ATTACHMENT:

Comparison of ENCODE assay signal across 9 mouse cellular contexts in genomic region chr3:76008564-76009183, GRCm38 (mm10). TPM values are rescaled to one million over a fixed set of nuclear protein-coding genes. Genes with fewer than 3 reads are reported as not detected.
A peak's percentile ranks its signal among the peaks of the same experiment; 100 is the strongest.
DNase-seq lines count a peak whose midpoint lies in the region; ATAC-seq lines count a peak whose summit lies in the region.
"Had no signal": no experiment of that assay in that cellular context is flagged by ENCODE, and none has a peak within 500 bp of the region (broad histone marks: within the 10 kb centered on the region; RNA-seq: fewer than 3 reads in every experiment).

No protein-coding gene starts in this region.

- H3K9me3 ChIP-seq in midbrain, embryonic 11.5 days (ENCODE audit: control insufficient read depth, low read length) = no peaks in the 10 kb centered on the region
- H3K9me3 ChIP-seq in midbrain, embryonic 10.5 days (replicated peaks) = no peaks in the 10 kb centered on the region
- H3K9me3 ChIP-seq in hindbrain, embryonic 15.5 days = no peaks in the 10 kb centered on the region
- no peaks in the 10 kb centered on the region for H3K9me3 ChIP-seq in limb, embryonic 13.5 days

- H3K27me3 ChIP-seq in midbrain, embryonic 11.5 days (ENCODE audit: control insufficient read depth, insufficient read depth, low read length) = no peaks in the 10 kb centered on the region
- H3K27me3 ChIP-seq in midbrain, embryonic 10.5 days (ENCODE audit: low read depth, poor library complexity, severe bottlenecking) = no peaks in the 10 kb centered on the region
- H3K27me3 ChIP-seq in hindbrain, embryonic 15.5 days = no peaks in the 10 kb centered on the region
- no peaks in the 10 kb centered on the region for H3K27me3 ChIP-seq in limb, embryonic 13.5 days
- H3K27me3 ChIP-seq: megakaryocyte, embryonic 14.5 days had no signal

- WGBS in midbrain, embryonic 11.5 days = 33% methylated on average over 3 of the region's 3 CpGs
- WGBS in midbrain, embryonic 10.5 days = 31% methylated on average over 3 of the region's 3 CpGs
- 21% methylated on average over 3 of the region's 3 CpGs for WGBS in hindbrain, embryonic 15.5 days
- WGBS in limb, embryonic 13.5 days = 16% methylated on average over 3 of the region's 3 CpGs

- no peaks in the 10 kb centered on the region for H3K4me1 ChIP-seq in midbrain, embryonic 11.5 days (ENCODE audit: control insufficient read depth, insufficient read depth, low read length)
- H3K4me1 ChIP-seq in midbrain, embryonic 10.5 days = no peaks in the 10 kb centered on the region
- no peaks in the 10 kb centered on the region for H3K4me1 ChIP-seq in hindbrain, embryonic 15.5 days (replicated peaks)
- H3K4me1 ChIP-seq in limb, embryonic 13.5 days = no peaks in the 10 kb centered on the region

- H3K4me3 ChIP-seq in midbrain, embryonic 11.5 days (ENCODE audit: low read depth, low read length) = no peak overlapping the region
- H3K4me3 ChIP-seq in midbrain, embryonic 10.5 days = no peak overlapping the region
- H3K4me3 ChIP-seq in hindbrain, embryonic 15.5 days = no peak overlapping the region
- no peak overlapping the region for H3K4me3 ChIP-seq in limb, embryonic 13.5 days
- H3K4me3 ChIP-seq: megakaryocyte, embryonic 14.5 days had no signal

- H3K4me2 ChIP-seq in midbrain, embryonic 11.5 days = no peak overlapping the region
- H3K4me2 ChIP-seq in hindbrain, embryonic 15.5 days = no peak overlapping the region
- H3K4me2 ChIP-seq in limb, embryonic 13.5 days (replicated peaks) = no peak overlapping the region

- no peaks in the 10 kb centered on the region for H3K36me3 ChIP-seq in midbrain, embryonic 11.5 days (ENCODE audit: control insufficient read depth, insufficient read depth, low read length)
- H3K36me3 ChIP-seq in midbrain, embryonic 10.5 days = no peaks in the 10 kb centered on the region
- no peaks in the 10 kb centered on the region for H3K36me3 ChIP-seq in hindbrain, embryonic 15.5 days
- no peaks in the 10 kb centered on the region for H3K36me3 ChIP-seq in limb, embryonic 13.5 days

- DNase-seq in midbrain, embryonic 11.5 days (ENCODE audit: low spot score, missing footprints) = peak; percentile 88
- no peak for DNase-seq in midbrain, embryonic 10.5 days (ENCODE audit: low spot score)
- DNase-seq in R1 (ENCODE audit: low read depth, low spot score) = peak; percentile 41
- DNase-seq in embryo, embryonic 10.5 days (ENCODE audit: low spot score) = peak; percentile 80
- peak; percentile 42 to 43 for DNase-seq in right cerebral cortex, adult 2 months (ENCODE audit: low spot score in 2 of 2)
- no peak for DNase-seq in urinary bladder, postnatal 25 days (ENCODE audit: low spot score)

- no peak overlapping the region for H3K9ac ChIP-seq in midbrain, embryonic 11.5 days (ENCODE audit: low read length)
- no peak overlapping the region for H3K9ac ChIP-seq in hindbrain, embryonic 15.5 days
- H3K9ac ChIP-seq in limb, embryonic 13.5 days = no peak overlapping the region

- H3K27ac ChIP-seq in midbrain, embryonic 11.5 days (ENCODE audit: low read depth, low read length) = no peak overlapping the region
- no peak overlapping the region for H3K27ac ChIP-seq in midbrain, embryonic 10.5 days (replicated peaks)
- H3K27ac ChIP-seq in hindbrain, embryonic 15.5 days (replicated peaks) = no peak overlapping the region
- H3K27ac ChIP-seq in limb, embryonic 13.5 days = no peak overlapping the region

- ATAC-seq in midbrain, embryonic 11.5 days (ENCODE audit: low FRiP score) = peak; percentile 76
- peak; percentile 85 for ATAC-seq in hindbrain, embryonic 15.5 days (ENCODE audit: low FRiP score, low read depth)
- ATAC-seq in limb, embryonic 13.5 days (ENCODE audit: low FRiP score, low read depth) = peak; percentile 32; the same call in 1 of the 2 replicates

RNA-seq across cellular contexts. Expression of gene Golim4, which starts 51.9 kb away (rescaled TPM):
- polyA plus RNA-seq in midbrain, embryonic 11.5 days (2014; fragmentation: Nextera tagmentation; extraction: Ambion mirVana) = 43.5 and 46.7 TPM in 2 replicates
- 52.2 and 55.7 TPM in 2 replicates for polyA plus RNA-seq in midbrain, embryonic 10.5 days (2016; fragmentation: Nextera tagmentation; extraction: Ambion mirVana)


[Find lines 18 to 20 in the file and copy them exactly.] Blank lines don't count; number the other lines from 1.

- WGBS in limb, embryonic 13.5 days = 16% methylated on average over 3 of the region's 3 CpGs

- no peaks in the 10 kb centered on the region for H3K4me1 ChIP-seq in midbrain, embryonic 11.5 days (ENCODE audit: control insufficient read depth, insufficient read depth, low read length)
- H3K4me1 ChIP-seq in midbrain, embryonic 10.5 days = no peaks in the 10 kb centered on the region